Cardio. I know a lot of big, strong guys who don’t think cardio is necessary as long as they just “lift weights faster”. If Bruce Lee, who had one of the best physiques of the modern era, wasn’t too good for cardio, I’m not either. Truth of the matter is, cardio will give you the endurance to go much longer and harder in your workouts, and leaving out cardio keeps you from reaching your best fitness potential. If you’re a fighter, you know how important cardio is to keep you sane and stable for those last few rounds or that final period of the fight. It takes more that just heavy lifting to have athletic function. Bruce Lee really pushed the limit with his cardio, running 5 and 10 miles like an Energizer bunny, but the most important thing I’ve taken from his running is his interval training. Bruce wouldn’t just run aimlessly for years or sprint himself to heaven; he’d sprint, jog, shadowbox, jog and shadowbox, sprint, and repeat or switch up the pattern. This interval training is the king of cardio; it teaches the heart to be able to spike it’s activity rate from a resting heart rate more comfortably. Basically, interval cardio teaches your heart to go from 0 to 60 faster than other forms of cardio, or a lack of cardio altogether.


Isometrics. This was Bruce Lee’s secret weapon in his training, and it should be yours too. Think of isometrics as taking your body and filling it up with titanium. Isometric exercises train you from the inside out, strengthening your bones and tendons/ligaments in addition to your muscles. This is what helped Bruce Lee get that “sinewy strength” people often talk about. Isometrics are interesting because you don’t move at all during your exercise, but it gives you some incredible strength benefits. You can push or pull against an immovable object like a wall, or you can load the machine up with supra-maximal weight in your strongest range and contract against it like there’s no tomorrow. Trust me, your limbs will feel like they just got treated with adamantium, and your resulting strength will be proof of that. Happy training :)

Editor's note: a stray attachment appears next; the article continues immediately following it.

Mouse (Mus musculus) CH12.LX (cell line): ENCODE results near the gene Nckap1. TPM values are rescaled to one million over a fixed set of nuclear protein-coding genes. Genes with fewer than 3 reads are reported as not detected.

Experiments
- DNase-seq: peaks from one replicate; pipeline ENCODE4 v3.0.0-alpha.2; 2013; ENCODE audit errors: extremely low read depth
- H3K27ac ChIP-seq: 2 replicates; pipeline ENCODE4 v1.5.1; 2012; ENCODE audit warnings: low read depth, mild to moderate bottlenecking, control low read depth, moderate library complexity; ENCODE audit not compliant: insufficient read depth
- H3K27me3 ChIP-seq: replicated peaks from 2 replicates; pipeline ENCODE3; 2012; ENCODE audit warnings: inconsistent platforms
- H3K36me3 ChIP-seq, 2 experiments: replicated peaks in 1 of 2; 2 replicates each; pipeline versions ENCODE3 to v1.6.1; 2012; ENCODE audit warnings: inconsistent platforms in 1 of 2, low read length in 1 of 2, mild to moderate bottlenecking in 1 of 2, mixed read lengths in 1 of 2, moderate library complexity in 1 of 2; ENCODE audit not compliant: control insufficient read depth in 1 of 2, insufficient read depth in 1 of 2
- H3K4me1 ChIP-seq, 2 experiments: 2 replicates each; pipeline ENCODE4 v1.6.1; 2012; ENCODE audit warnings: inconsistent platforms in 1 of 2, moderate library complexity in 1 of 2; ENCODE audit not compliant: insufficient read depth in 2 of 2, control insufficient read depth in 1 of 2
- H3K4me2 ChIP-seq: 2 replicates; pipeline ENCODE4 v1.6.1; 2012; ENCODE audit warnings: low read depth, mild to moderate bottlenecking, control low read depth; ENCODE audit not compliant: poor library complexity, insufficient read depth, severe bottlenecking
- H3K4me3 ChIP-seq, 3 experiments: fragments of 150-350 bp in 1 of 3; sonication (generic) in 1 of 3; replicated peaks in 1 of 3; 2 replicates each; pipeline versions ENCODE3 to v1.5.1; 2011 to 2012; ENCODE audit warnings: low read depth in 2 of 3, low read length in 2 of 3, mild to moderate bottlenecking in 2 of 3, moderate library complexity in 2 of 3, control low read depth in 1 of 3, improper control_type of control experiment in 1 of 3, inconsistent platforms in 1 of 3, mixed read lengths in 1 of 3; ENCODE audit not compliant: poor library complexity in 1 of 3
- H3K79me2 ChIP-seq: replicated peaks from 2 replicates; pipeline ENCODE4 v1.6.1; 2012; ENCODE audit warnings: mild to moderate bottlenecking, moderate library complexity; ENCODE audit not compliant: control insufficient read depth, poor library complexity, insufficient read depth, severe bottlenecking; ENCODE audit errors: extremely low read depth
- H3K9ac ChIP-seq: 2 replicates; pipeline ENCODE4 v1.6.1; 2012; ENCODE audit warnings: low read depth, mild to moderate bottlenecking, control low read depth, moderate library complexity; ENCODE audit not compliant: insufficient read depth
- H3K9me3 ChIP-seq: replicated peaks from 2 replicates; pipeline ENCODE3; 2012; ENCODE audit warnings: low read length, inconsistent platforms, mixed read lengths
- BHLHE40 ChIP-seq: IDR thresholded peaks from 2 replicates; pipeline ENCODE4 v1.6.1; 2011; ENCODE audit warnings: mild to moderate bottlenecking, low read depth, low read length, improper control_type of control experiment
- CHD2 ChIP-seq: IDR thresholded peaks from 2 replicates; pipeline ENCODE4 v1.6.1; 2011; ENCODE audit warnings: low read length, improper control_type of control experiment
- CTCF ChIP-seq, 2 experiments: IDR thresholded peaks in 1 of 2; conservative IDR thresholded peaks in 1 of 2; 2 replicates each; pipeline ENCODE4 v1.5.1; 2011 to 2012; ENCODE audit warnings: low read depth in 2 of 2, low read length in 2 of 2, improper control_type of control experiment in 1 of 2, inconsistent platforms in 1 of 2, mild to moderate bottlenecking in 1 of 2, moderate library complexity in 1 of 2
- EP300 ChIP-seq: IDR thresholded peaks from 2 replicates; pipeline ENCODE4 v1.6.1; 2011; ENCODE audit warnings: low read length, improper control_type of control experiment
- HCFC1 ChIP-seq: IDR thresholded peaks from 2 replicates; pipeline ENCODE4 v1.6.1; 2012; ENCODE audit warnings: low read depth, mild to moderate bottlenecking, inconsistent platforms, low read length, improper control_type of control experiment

About the Author  

JarellJarell Lindsey is an avid physical culturist, and owner of MuscularStrengthSystem.com. He is an advocate of isometric training, and enjoys catch wrestling, sparring, or exercising in his free time. His training advice can be found on fitness, martial arts, and health sites across the web. Coming from a family plagued with various health conditions, he has been in pursuit of the best methods of health management and strength training around since youth. He is currently studying for a Bachelors in Exercise Science, and he hopes to motivate more youth to pursue physical fitness as a lifestyle. He offers training and diet advice, interviews from leading fitness experts, and self improvement advice. Ultimately, he encourages a physical culture revolution to overcome the modern health crisis.


Jon Haas is a certified Underground Strength Coach and has been involved in the martial arts for over 30 years. He has been training in the Budō Taijutsu arts of the Bujinkan for more than 22 years and is currently ranked as a Kudan (9th degree black belt) under Jack Hoban Shidōshi.
Jon is the Head Strength & Conditioning Coach for VX Global and is a certified VX Sport Coach.

He is the owner and founder of Warrior Fitness Training Systems and author of the book, Warrior Fitness: Conditioning for Martial Arts.

Jon Haas is also a certified conflict resolutions specialist through Resolution Group International (RGI)

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  1. Mr. Lindsey,

    Good article.

    I like the point about recommending a physical culture revolution.